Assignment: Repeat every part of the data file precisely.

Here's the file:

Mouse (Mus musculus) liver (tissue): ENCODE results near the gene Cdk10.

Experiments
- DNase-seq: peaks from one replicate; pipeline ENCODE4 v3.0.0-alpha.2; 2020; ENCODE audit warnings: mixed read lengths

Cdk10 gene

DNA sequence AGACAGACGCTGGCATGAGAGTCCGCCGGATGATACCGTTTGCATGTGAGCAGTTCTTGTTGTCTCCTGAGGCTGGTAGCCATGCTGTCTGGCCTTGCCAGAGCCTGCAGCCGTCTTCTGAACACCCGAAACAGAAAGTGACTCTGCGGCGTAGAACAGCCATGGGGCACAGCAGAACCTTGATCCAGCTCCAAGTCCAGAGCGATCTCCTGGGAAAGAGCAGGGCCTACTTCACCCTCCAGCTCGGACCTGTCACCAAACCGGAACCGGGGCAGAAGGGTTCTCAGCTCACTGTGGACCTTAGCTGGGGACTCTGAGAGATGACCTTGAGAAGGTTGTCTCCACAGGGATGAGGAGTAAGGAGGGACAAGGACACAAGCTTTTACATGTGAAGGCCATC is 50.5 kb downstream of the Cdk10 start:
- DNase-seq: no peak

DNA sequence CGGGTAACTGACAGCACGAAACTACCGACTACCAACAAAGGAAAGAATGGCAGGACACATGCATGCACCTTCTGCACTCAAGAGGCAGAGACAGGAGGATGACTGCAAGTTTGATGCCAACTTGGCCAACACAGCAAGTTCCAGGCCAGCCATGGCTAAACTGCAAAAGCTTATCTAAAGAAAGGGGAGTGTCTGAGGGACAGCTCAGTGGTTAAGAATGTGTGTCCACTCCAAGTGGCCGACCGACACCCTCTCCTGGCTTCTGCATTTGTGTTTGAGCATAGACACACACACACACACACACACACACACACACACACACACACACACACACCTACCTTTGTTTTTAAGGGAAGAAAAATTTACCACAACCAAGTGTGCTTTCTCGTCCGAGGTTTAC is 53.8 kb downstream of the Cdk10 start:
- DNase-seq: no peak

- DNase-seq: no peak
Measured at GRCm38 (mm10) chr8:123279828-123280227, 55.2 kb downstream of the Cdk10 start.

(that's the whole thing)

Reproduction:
Mouse (Mus musculus) liver (tissue): ENCODE results near the gene Cdk10.

Experiments
- DNase-seq: peaks from one replicate; pipeline ENCODE4 v3.0.0-alpha.2; 2020; ENCODE audit warnings: mixed read lengths

Cdk10 gene

DNA sequence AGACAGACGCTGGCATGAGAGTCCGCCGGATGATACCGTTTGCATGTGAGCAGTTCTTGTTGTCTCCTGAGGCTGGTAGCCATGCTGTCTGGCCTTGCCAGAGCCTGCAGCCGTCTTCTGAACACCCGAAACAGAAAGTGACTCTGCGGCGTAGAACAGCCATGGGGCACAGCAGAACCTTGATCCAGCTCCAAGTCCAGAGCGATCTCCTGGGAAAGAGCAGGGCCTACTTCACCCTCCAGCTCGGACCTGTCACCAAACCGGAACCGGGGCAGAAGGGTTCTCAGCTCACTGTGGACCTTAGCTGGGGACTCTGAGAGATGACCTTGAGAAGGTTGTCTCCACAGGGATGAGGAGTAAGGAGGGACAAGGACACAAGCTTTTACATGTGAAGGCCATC is 50.5 kb downstream of the Cdk10 start:
- DNase-seq: no peak

DNA sequence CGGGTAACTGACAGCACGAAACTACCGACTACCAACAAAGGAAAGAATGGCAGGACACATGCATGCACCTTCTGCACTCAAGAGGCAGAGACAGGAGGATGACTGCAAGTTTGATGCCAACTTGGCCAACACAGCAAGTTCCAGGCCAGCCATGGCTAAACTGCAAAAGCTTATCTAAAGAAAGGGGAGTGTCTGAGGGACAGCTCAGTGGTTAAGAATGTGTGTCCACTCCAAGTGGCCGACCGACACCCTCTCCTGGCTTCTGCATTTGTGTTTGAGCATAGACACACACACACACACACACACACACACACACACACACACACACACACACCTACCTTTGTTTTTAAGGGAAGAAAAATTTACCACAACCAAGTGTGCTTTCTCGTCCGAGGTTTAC is 53.8 kb downstream of the Cdk10 start:
- DNase-seq: no peak

- DNase-seq: no peak
Measured at GRCm38 (mm10) chr8:123279828-123280227, 55.2 kb downstream of the Cdk10 start.